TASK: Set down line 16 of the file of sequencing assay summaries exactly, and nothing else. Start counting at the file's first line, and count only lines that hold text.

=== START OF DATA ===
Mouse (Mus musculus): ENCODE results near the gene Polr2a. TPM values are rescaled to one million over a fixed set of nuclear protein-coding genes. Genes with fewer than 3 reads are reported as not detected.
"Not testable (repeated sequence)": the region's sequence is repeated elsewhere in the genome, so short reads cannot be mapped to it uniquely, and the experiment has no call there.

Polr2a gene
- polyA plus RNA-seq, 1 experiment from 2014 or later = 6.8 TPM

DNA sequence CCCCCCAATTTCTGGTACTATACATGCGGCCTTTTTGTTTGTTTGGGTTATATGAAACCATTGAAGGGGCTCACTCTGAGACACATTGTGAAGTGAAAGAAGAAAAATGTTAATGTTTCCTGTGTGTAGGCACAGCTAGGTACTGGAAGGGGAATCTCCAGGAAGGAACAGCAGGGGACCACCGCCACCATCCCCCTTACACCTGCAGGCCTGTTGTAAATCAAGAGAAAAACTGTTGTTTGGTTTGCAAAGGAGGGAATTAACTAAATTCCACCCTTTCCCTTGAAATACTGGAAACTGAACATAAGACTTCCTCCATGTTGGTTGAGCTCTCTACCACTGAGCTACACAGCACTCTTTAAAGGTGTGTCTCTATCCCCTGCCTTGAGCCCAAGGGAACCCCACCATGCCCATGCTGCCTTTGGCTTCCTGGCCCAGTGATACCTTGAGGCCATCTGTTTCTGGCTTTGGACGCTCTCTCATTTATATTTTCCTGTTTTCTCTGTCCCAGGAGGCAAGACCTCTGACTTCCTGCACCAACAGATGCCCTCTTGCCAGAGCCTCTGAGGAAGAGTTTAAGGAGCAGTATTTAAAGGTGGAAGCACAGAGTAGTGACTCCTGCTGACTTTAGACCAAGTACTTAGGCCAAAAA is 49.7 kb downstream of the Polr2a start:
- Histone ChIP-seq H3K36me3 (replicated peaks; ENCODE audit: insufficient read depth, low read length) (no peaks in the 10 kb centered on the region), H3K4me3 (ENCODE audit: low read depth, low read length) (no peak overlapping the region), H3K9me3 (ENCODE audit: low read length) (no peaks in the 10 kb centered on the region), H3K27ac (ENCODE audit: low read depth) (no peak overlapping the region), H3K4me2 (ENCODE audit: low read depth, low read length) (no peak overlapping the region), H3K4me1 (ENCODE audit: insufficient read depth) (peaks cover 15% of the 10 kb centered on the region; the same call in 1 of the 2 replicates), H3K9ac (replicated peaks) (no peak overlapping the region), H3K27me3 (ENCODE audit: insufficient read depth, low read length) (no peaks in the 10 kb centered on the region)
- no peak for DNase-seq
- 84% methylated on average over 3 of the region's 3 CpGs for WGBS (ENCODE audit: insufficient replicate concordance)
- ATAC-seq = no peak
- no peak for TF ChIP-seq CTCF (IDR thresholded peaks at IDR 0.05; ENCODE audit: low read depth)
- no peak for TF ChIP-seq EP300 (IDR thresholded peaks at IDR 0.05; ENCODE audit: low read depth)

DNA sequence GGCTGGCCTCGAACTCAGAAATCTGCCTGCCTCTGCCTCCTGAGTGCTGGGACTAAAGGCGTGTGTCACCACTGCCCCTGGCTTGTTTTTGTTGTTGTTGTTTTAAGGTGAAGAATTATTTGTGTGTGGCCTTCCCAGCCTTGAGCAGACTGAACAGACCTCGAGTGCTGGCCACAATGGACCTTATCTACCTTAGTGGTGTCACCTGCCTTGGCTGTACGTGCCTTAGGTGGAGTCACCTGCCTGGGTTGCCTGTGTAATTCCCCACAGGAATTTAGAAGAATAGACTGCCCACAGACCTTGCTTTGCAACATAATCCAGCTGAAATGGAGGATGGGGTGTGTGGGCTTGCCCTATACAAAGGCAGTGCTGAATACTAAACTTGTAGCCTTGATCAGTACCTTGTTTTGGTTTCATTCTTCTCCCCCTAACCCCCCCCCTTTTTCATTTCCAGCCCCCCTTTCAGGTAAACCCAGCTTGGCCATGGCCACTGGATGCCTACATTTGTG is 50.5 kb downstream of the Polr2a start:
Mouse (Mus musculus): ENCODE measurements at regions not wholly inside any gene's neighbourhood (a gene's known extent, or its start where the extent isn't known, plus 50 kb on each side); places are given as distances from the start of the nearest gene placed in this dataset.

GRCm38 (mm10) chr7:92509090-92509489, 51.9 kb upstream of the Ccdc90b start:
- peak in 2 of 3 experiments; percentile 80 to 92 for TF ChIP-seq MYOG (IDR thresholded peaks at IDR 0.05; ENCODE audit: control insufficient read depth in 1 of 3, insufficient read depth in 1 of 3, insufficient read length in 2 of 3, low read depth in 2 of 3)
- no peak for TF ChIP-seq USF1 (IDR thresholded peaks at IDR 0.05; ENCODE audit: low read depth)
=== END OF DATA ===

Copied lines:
- no peak for TF ChIP-seq USF1 (IDR thresholded peaks at IDR 0.05; ENCODE audit: low read depth)